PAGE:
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English term (also corky) for "corky"; see under cork tasters..

Term (also corker, cork taste, corkton, leather tone, cone) for a dreaded wine defect that causes many millions of bottles of wine to be tasteless or even undrinkable every year. In Austria, this is also colloquially described as "der Wein stoppelt" (stubble = cork). It is characterised by a musty, mouldy and chemical smell of wet, rotting wood or leather. The odour is sometimes also described as earthy, in which the alcohol type geosmin is involved. The flavour is unpleasantly bitter and astringent. However, the defect can often only be perceived by smell. A typical characteristic is a lack of fruitiness or a partially or completely masked varietal character of the wine.

Korkschmecker - Glas mit Korken und TCA-Molekül


The unpleasant aftertaste lingers for a long time. At a higher wine temperature, the symptoms become even more pronounced. With red wine, the perception threshold is somewhat higher due to the masking tannins, and the defect is not perceived as strongly here. The main cause of the "real cork taint" is trichloroanisole (TCA), the exact chemical name is 2,4,6-trichloroanisole. This was first detected in 1981 by Prof H. Tanner at the Swiss Federal Research Institute in Wädenswil (Switzerland). This substance is produced by microbial methylation of trichlorophenol (TCP). Microorganisms such as moulds convert the TCP into TCA. In Australia, the substance methoxy-dimethylpyrazine was isolated as a second cause in 2004.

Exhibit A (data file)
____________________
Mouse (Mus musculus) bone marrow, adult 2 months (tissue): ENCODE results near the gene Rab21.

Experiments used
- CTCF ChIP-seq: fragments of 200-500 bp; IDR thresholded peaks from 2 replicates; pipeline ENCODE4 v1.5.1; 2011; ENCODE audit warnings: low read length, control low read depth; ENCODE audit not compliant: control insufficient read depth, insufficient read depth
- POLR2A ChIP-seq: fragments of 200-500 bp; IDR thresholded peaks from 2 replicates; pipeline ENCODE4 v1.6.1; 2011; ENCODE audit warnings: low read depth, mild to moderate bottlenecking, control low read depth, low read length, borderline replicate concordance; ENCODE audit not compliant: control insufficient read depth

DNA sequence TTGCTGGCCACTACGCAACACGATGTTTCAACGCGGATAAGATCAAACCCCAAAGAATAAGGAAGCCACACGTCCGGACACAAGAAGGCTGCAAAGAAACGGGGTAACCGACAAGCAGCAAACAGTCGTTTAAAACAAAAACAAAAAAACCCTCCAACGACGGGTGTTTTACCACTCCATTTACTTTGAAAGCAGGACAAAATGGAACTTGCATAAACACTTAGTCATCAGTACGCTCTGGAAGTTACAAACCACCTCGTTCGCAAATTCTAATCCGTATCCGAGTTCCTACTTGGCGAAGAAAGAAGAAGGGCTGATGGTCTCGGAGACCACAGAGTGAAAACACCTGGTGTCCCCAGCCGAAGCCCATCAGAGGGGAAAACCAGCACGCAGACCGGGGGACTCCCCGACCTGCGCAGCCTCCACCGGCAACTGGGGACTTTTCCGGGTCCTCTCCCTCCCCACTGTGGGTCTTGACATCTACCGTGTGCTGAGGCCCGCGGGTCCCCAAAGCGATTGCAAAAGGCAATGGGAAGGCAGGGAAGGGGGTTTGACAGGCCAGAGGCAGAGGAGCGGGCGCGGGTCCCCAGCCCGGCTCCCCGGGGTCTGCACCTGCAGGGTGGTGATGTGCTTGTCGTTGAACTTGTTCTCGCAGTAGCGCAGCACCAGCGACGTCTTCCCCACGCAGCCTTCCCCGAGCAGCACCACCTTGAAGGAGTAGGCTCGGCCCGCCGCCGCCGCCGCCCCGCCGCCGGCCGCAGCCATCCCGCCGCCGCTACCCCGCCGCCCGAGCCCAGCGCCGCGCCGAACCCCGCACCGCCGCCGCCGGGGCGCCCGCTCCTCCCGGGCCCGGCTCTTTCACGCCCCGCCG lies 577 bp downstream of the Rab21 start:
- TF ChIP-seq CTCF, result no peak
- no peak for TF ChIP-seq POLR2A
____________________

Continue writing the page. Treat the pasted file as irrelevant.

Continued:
Although TCA usually enters the wine via the cork, it is by no means cork-specific; the starting substance TCP can come from many sources, which makes it difficult to determine the cause. This is also the reason why the cork problem is trivialised or, at worst, regarded as insignificant. As recently as the 1990s, it was common practice in cork...

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